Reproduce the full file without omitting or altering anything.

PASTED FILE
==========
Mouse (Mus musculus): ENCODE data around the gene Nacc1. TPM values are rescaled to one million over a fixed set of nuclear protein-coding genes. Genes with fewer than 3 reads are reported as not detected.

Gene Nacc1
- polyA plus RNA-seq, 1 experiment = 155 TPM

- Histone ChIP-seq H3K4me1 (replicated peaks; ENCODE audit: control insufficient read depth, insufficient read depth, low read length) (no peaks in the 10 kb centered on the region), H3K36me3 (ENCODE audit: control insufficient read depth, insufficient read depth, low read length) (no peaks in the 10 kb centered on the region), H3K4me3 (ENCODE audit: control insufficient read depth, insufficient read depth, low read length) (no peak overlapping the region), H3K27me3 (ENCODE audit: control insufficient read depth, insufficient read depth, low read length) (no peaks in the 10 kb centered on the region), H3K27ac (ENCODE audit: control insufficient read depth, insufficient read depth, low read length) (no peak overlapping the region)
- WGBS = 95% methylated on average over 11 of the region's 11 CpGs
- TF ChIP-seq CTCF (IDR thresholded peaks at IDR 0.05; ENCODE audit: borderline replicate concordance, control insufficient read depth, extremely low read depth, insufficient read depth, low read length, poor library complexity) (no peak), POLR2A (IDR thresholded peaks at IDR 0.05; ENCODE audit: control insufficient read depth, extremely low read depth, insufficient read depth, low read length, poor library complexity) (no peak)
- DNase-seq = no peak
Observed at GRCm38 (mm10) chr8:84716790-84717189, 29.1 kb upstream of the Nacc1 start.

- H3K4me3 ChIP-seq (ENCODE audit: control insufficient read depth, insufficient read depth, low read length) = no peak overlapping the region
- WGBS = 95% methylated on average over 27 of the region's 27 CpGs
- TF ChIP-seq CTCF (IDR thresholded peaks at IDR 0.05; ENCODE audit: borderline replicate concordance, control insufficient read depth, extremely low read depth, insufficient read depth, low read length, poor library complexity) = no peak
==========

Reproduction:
Mouse (Mus musculus): ENCODE data around the gene Nacc1. TPM values are rescaled to one million over a fixed set of nuclear protein-coding genes. Genes with fewer than 3 reads are reported as not detected.

Gene Nacc1
- polyA plus RNA-seq, 1 experiment = 155 TPM

- Histone ChIP-seq H3K4me1 (replicated peaks; ENCODE audit: control insufficient read depth, insufficient read depth, low read length) (no peaks in the 10 kb centered on the region), H3K36me3 (ENCODE audit: control insufficient read depth, insufficient read depth, low read length) (no peaks in the 10 kb centered on the region), H3K4me3 (ENCODE audit: control insufficient read depth, insufficient read depth, low read length) (no peak overlapping the region), H3K27me3 (ENCODE audit: control insufficient read depth, insufficient read depth, low read length) (no peaks in the 10 kb centered on the region), H3K27ac (ENCODE audit: control insufficient read depth, insufficient read depth, low read length) (no peak overlapping the region)
- WGBS = 95% methylated on average over 11 of the region's 11 CpGs
- TF ChIP-seq CTCF (IDR thresholded peaks at IDR 0.05; ENCODE audit: borderline replicate concordance, control insufficient read depth, extremely low read depth, insufficient read depth, low read length, poor library complexity) (no peak), POLR2A (IDR thresholded peaks at IDR 0.05; ENCODE audit: control insufficient read depth, extremely low read depth, insufficient read depth, low read length, poor library complexity) (no peak)
- DNase-seq = no peak
Observed at GRCm38 (mm10) chr8:84716790-84717189, 29.1 kb upstream of the Nacc1 start.

- H3K4me3 ChIP-seq (ENCODE audit: control insufficient read depth, insufficient read depth, low read length) = no peak overlapping the region
- WGBS = 95% methylated on average over 27 of the region's 27 CpGs
- TF ChIP-seq CTCF (IDR thresholded peaks at IDR 0.05; ENCODE audit: borderline replicate concordance, control insufficient read depth, extremely low read depth, insufficient read depth, low read length, poor library complexity) = no peak